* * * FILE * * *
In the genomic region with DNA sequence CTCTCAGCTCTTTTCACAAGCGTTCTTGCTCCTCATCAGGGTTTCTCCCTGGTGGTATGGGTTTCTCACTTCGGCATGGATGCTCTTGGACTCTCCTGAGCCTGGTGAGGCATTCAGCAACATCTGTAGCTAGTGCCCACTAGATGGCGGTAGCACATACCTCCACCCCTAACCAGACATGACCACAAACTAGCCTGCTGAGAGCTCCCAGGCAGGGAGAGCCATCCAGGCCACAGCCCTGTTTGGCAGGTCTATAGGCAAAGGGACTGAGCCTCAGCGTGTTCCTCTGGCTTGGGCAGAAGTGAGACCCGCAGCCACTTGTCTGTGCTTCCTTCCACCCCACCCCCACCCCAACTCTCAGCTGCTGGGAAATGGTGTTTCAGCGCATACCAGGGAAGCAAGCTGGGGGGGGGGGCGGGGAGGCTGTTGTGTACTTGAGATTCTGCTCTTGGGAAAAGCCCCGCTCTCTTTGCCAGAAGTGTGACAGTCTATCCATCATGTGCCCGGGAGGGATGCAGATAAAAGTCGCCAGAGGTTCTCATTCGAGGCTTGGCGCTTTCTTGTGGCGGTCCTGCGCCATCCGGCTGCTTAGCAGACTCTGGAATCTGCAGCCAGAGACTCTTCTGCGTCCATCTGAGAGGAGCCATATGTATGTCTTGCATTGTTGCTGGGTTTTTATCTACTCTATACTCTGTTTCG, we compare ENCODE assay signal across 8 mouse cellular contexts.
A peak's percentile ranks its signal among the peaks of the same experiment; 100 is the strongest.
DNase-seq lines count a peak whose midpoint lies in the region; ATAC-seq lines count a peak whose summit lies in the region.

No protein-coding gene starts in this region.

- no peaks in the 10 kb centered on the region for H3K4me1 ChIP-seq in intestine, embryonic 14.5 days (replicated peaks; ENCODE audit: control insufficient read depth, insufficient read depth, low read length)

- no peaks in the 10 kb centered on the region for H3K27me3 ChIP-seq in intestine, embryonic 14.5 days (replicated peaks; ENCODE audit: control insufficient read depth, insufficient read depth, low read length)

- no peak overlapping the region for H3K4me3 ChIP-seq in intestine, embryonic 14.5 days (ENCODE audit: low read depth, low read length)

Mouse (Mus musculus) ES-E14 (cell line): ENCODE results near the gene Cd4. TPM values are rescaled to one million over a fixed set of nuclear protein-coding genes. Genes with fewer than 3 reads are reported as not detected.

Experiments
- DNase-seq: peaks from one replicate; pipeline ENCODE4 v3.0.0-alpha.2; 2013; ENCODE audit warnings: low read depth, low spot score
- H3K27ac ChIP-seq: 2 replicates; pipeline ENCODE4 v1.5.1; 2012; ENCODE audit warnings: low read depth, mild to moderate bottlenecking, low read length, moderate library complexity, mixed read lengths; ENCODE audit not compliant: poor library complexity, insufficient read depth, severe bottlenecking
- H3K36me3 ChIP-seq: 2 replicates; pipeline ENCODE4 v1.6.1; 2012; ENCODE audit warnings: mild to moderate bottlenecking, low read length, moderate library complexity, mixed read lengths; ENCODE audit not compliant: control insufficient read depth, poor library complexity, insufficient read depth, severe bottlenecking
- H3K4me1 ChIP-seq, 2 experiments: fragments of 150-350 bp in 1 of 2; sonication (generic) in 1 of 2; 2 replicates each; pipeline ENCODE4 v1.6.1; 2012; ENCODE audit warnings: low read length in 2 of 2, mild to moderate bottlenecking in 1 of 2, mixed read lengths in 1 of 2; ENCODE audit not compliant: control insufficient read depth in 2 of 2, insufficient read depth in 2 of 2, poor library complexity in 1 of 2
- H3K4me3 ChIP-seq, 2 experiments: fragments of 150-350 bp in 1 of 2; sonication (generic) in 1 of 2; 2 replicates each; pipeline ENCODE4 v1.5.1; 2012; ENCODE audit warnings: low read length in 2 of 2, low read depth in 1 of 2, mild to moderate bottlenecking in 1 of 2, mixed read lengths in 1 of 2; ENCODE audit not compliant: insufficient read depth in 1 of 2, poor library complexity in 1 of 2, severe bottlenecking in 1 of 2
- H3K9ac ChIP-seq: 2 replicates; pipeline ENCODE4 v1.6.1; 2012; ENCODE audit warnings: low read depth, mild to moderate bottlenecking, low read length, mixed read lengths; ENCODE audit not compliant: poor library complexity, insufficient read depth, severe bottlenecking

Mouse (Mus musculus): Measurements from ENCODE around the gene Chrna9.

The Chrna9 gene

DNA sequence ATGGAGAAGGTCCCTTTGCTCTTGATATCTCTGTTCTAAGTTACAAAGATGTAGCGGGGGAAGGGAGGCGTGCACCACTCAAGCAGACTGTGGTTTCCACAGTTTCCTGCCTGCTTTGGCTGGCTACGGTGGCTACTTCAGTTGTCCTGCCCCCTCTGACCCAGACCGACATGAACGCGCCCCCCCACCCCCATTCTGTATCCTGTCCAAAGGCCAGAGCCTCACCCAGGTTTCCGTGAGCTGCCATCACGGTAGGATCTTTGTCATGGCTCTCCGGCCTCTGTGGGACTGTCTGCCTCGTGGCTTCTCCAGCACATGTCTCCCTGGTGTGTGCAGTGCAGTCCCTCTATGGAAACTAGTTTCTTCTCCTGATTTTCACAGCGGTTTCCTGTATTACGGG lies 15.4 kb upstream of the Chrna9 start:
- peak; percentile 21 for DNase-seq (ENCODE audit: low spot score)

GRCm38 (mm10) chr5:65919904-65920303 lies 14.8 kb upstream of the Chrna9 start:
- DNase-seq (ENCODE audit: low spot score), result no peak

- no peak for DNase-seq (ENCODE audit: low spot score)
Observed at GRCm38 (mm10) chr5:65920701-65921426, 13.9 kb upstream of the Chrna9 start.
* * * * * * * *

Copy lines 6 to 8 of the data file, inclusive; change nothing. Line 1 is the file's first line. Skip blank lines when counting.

- no peaks in the 10 kb centered on the region for H3K27me3 ChIP-seq in intestine, embryonic 14.5 days (replicated peaks; ENCODE audit: control insufficient read depth, insufficient read depth, low read length)

- no peak overlapping the region for H3K4me3 ChIP-seq in intestine, embryonic 14.5 days (ENCODE audit: low read depth, low read length)

Mouse (Mus musculus) ES-E14 (cell line): ENCODE results near the gene Cd4. TPM values are rescaled to one million over a fixed set of nuclear protein-coding genes. Genes with fewer than 3 reads are reported as not detected.